Vivian Gamblian Tapped by National League for Nursing for Selective Faculty Leadership Development Program for Simulation EducatorsFeb. 19, 2014
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WACO, Texas (Feb. 19, 2014) -- Vivian Gamblian, RN, MSN, coordinator of simulation at Baylor University's Louise Herrington School of Nursing in Dallas has been selected through competitive application for the year-long Leadership Development Program for Simulation Educators.
The program is the National League for Nursing's faculty leadership development initiative, designed for those interested in assuming a leadership role in the research or administration of simulation programs in nursing education.
The fourth cohort consists of 20 nurse educators chosen from colleges and universities around the United States. They will all study for a year under the direction of Pamela R. Jeffries, PhD, RN, FAAN, ANEF, editor of the second edition of Simulations in Nursing Education: From Conceptualization to Evaluation (NLN, 2012) and Clinical Simulations in Nursing Education: Advanced Concepts, Trends, and Opportunities.
"Vivian Gamblian has spent the past years dedicating herself to developing state-of-the-art simulation facilities and experience for our students and faculty here at LHSON," said Shelley Conroy, EdD, MS, RN., who is dean and professor of nursing at Baylor University's Louis Herring School of Nursing in Dallas. "Her passion for simulation as an instructional methodology is evident to all of us here in the School, and has generated significant external funding for our simulation laboratory. Being named to NLN's Leadership Development Program for Simulation Educators is a logical next step in her career trajectory --a fitting growth opportunity for both Vivian and LHSON."
Vivian Gamblian is a senior lecturer and coordinator of simulation for LHSON, where she has been a faculty member since 2006. She has more than 30 years' experience in nursing in diverse roles, including nursing faculty, staff nurse, manager, nursing consultant and nurse entrepreneur. As simulation coordinator, she works with all levels of undergraduate and graduate nursing students to develop and improve their critical thinking and psychomotor skills through the use of high-fidelity simulation experiences. Her accomplishments in this role include faculty development in simulation, embedding high-fidelity simulation across the curriculum, implementation of standardized patients for psychiatric, community and health assessment courses and incorporation of high fidelity simulation as a teaching strategy for a perioperative nursing elective course.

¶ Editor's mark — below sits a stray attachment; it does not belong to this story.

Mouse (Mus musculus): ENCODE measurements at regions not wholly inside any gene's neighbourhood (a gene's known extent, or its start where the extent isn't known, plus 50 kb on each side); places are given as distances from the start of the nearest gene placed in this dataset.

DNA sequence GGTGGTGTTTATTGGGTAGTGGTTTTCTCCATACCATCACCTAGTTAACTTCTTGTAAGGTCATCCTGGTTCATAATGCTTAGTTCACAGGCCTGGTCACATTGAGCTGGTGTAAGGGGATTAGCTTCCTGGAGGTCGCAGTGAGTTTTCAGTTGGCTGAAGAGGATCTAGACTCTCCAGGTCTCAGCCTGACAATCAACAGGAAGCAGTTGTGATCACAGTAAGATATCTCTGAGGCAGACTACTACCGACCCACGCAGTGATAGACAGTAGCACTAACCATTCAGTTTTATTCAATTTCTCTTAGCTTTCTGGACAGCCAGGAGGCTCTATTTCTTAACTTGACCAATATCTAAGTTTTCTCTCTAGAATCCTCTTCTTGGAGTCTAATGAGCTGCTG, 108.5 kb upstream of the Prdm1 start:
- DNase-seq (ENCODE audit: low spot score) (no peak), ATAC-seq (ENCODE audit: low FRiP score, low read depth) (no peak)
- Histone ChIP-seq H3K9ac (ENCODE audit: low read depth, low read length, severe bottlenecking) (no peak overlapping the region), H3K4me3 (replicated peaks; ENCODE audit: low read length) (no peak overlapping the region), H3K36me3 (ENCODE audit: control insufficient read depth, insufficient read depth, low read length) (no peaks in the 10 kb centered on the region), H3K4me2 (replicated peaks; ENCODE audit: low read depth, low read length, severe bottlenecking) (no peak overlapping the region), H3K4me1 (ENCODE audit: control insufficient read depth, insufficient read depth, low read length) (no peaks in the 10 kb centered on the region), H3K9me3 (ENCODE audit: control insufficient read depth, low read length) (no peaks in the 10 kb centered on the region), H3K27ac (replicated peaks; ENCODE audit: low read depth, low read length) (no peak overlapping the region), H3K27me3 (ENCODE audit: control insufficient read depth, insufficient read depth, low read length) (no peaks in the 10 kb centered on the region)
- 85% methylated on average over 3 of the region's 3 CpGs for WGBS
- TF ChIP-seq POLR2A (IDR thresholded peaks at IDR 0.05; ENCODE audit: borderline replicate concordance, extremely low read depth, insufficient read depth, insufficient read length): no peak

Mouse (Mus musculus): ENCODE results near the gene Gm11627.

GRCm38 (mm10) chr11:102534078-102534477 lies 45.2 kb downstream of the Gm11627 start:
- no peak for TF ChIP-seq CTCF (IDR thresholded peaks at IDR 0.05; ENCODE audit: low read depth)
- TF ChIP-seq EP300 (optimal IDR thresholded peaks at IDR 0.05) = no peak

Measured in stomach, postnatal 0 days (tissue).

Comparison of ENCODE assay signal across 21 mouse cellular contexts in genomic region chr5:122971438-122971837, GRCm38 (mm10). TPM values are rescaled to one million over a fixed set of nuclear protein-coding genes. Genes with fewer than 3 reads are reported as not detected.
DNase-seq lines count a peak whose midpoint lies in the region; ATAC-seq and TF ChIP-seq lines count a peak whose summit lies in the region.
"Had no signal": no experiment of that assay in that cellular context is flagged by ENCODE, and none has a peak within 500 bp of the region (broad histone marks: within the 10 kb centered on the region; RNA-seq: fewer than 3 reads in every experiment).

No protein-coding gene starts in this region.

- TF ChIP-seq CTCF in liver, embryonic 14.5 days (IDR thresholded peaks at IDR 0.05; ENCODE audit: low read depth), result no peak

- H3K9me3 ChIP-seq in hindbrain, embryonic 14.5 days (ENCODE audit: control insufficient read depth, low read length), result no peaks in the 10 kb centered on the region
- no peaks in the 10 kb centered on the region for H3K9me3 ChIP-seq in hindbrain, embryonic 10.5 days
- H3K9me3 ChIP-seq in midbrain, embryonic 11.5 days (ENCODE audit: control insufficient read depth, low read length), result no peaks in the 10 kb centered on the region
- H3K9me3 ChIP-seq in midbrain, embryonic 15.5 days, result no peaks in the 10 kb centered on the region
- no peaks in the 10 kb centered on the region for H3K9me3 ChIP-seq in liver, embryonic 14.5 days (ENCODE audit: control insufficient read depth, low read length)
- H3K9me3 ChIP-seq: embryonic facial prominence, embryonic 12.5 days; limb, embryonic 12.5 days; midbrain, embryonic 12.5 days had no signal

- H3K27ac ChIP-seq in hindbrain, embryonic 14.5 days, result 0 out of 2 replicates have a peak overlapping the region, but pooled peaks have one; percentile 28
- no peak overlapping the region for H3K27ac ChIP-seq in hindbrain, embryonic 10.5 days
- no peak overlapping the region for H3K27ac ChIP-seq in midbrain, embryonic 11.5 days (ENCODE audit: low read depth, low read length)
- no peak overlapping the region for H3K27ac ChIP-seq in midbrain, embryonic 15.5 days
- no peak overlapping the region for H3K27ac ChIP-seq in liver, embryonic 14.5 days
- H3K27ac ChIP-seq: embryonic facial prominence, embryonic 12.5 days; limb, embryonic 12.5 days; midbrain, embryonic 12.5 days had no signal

She has participated in international nursing experiences in Asia, Central America, and Africa over the past 15 years. Her international work includes coordination and supervision of U.S. nursing students, direct patient care, and simulation training for university and hospital nursing faculty and staff. She works with colleagues in Vietnam to incorporate simulation into Vietnamese nursing education programs.
ABOUT BAYLOR UNIVERSITY
Baylor University is a private Christian university and a nationally ranked research institution, characterized as having "high research activity" by the Carnegie Foundation for the Advancement of Teaching. The university provides a vibrant campus community for approximately 15,000 students by blending interdisciplinary research with an international reputation for educational excellence and a faculty commitment to teaching and scholarship. Chartered in 1845 by the Republic of Texas through the efforts of Baptist pioneers, Baylor is the oldest continually operating university in Texas. Located in Waco, Baylor welcomes students from all 50 states and more than 80 countries to study a broad range of degrees among its 11 nationally recognized academic divisions. Baylor sponsors 19 varsity athletic teams and is a founding member of the Big 12 Conference.
ABOUT LOUISE HERRINGTON SCHOOL OF NURSING
The Baylor Louise Herrington School of Nursing was established in 1909 as a diploma program within Baylor Hospital in Dallas, which is now Baylor University Medical Center, and in 1950 became one of the six degree-granting schools of Baylor University. The first Bachelor of Science in nursing degrees were awarded in 1954, establishing the school as one of the oldest baccalaureate nursing programs in the United States. In 1999, the School was renamed the Louise Herrington School of Nursing after Louise Herrington Ornelas, a 1992 Baylor Alumna Honoris Causa, made a $13 million endowment gift to the school. The School of Nursing offers a bachelor of science in nursing degree and a master of science in nursing degrees in advanced neonatal nursing, nursing administration and management, and family nurse practitioner programs, which are accredited by the Commission on Collegiate Nursing Education. The School also offers a nurse midwifery doctorate in nursing practice.